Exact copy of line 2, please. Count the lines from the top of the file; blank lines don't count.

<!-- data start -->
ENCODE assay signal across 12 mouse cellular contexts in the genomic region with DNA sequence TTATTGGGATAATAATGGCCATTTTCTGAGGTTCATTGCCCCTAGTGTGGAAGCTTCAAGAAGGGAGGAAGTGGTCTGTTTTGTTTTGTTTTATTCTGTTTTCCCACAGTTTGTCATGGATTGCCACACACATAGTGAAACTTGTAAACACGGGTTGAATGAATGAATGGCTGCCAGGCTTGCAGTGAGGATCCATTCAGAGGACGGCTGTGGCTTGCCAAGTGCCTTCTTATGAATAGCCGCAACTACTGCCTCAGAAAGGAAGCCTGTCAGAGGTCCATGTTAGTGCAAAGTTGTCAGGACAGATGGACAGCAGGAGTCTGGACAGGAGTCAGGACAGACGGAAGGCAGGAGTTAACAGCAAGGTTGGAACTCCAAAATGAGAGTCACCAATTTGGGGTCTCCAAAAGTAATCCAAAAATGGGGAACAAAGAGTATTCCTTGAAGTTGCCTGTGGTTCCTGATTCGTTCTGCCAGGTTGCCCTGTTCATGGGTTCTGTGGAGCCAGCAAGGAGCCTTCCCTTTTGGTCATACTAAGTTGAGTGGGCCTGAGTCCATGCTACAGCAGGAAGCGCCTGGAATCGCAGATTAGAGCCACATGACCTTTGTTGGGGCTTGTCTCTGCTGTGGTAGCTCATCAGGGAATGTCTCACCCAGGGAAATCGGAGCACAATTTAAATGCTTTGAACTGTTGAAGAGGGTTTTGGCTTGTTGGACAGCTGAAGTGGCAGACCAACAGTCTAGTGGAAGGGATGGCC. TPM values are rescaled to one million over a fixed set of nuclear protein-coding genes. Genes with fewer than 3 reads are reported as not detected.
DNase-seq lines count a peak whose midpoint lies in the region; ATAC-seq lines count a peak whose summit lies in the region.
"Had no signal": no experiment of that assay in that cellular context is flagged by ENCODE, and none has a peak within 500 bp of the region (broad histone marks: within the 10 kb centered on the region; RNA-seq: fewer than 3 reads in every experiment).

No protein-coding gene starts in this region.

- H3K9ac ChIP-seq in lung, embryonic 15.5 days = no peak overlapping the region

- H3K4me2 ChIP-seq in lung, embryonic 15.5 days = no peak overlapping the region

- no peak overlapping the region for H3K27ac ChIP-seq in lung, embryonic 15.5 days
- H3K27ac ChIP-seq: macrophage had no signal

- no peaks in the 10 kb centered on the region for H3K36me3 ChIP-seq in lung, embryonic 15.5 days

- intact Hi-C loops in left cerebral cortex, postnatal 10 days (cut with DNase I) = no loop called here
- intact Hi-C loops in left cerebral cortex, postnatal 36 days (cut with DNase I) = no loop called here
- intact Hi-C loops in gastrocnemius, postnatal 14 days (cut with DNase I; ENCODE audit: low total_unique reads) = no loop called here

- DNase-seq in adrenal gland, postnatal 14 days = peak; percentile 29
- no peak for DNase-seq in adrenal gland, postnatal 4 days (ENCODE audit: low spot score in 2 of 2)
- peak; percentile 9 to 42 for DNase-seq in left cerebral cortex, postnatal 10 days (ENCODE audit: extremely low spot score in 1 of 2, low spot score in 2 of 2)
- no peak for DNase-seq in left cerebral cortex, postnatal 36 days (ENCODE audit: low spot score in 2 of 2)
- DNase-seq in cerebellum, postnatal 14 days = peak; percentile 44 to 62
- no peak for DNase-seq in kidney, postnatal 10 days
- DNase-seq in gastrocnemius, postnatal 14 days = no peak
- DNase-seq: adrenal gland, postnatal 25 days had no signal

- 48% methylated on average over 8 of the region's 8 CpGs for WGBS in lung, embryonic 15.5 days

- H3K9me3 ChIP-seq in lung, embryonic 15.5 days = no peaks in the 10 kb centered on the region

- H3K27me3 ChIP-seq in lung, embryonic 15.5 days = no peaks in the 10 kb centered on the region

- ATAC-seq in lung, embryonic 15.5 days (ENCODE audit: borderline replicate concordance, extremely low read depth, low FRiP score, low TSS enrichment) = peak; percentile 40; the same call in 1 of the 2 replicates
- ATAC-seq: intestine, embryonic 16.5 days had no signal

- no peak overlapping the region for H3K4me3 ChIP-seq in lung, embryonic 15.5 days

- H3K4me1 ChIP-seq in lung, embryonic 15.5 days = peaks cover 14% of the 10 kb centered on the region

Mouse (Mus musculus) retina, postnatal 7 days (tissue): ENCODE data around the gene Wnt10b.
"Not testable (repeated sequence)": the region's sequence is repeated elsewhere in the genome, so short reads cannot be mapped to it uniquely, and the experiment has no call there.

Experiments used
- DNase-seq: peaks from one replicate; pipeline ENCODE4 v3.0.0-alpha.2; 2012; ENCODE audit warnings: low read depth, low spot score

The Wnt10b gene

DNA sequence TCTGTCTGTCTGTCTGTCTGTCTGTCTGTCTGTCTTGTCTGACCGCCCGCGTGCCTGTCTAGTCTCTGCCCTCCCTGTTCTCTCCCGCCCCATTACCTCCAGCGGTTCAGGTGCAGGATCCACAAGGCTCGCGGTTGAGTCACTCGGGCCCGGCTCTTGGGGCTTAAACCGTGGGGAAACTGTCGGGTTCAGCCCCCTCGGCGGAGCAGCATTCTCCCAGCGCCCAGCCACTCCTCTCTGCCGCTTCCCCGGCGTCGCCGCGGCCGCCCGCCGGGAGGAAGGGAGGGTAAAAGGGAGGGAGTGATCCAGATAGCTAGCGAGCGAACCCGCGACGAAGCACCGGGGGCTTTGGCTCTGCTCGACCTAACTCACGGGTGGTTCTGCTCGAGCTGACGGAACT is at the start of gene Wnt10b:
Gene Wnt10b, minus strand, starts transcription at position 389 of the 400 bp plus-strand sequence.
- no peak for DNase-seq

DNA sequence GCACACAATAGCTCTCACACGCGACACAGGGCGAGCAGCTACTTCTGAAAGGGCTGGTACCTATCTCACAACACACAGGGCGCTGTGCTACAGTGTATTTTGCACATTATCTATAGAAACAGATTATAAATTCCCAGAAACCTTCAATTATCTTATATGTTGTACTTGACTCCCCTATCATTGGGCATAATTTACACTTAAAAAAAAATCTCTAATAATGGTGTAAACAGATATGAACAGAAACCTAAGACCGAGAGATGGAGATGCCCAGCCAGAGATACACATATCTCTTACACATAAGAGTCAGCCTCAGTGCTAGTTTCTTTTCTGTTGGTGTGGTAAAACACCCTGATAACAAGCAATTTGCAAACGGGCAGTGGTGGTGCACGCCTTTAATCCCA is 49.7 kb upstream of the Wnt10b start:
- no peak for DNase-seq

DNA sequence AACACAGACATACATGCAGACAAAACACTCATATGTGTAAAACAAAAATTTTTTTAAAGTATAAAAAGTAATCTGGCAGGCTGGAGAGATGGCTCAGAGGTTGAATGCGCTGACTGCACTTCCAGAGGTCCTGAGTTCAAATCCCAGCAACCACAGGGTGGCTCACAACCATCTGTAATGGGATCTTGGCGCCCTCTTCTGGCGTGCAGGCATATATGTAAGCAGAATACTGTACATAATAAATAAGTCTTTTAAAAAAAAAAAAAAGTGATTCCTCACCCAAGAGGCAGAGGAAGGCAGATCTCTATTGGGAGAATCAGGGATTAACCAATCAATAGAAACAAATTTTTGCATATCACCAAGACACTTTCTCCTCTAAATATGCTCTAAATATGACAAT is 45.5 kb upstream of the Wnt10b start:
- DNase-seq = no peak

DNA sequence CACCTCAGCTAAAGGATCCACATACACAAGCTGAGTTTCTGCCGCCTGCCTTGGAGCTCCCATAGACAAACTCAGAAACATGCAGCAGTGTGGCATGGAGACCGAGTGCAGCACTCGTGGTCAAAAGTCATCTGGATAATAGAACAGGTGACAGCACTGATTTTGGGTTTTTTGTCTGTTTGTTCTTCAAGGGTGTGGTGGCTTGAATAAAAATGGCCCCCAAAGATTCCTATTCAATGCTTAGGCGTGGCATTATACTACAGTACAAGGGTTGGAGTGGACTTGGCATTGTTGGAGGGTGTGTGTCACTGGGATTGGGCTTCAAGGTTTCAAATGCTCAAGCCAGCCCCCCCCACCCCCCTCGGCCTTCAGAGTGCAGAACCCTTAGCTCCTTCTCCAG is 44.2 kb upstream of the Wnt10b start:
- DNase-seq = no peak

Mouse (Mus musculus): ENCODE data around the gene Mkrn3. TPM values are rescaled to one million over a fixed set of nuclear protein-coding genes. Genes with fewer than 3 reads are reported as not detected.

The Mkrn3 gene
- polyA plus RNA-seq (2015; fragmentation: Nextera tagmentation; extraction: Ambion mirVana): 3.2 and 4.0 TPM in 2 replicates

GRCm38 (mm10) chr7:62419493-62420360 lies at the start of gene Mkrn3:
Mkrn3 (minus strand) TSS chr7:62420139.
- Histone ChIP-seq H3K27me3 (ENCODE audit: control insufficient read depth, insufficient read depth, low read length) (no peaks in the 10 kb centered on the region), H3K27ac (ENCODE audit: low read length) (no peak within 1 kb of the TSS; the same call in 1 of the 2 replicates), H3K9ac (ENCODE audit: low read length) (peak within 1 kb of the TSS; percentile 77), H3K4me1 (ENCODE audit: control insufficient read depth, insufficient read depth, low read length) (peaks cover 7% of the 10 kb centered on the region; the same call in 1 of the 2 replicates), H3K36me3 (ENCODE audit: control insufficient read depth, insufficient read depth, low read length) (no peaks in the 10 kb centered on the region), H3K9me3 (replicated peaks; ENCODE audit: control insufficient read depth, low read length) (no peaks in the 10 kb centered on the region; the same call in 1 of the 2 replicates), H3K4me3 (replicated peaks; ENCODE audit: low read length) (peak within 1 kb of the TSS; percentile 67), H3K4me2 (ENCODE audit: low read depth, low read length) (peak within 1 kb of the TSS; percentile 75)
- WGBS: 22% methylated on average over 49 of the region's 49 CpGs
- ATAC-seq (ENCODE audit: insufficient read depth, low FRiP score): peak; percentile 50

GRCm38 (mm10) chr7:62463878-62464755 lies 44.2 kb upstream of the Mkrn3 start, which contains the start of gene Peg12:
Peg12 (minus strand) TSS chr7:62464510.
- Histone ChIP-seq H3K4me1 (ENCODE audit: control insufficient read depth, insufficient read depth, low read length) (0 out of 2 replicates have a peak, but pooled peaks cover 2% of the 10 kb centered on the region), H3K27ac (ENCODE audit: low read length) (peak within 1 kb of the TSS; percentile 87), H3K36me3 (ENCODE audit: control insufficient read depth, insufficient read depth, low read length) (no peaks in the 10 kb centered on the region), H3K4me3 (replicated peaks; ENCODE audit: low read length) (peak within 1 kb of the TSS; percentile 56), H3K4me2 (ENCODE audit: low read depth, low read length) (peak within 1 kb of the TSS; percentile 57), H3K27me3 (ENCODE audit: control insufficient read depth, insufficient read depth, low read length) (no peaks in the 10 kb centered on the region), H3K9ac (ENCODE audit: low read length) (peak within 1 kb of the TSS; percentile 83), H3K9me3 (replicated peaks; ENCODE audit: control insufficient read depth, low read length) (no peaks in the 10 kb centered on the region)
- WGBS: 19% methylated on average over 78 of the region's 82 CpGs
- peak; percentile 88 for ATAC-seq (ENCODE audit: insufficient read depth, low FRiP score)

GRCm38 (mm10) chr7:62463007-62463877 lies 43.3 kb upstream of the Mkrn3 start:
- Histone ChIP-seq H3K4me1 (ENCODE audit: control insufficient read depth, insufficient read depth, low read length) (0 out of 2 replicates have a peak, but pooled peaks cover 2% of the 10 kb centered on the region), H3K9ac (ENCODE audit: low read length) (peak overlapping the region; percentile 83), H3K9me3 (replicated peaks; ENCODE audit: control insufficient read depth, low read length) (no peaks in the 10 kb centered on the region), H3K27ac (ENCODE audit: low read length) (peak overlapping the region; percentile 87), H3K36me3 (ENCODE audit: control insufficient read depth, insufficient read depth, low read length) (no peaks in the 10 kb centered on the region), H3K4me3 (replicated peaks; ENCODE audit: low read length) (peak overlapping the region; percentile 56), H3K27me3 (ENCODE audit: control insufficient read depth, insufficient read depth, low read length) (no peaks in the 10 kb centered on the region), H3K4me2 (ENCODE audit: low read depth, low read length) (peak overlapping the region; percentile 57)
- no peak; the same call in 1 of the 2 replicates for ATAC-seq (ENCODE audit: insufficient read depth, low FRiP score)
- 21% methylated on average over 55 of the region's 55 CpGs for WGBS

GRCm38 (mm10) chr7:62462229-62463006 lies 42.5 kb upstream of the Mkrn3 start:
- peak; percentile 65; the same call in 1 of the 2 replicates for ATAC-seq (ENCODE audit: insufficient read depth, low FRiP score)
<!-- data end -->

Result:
DNase-seq lines count a peak whose midpoint lies in the region; ATAC-seq lines count a peak whose summit lies in the region.